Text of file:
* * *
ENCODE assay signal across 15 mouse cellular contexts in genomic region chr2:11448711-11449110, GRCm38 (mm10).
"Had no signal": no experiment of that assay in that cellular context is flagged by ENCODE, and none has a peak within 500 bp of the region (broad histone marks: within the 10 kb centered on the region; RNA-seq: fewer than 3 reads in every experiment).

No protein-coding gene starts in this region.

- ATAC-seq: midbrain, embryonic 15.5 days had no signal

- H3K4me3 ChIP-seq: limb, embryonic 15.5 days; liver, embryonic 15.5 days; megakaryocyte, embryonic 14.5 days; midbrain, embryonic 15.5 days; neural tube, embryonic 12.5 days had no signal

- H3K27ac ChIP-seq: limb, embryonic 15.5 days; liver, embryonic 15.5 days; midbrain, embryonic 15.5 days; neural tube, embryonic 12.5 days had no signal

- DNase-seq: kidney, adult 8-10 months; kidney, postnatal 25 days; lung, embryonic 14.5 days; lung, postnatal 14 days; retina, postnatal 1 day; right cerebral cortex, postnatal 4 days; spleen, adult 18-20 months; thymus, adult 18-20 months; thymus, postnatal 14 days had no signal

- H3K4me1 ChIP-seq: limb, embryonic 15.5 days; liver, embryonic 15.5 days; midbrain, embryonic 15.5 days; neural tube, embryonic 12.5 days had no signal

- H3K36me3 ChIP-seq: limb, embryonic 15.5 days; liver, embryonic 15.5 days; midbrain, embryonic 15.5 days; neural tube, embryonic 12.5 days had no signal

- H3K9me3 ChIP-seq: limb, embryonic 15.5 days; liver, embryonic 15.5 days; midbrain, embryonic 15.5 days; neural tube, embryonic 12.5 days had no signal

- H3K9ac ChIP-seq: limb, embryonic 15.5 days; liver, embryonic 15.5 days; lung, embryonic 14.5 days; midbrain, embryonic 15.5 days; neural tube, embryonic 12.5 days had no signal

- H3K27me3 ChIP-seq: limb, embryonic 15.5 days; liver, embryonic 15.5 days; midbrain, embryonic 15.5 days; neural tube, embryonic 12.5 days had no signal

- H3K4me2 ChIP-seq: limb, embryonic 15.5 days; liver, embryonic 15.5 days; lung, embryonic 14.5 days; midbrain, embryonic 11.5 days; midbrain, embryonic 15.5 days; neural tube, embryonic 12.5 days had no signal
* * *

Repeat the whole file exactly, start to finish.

ENCODE assay signal across 15 mouse cellular contexts in genomic region chr2:11448711-11449110, GRCm38 (mm10).
"Had no signal": no experiment of that assay in that cellular context is flagged by ENCODE, and none has a peak within 500 bp of the region (broad histone marks: within the 10 kb centered on the region; RNA-seq: fewer than 3 reads in every experiment).

No protein-coding gene starts in this region.

- ATAC-seq: midbrain, embryonic 15.5 days had no signal

- H3K4me3 ChIP-seq: limb, embryonic 15.5 days; liver, embryonic 15.5 days; megakaryocyte, embryonic 14.5 days; midbrain, embryonic 15.5 days; neural tube, embryonic 12.5 days had no signal

- H3K27ac ChIP-seq: limb, embryonic 15.5 days; liver, embryonic 15.5 days; midbrain, embryonic 15.5 days; neural tube, embryonic 12.5 days had no signal

- DNase-seq: kidney, adult 8-10 months; kidney, postnatal 25 days; lung, embryonic 14.5 days; lung, postnatal 14 days; retina, postnatal 1 day; right cerebral cortex, postnatal 4 days; spleen, adult 18-20 months; thymus, adult 18-20 months; thymus, postnatal 14 days had no signal

- H3K4me1 ChIP-seq: limb, embryonic 15.5 days; liver, embryonic 15.5 days; midbrain, embryonic 15.5 days; neural tube, embryonic 12.5 days had no signal

- H3K36me3 ChIP-seq: limb, embryonic 15.5 days; liver, embryonic 15.5 days; midbrain, embryonic 15.5 days; neural tube, embryonic 12.5 days had no signal

- H3K9me3 ChIP-seq: limb, embryonic 15.5 days; liver, embryonic 15.5 days; midbrain, embryonic 15.5 days; neural tube, embryonic 12.5 days had no signal

- H3K9ac ChIP-seq: limb, embryonic 15.5 days; liver, embryonic 15.5 days; lung, embryonic 14.5 days; midbrain, embryonic 15.5 days; neural tube, embryonic 12.5 days had no signal

- H3K27me3 ChIP-seq: limb, embryonic 15.5 days; liver, embryonic 15.5 days; midbrain, embryonic 15.5 days; neural tube, embryonic 12.5 days had no signal

- H3K4me2 ChIP-seq: limb, embryonic 15.5 days; liver, embryonic 15.5 days; lung, embryonic 14.5 days; midbrain, embryonic 11.5 days; midbrain, embryonic 15.5 days; neural tube, embryonic 12.5 days had no signal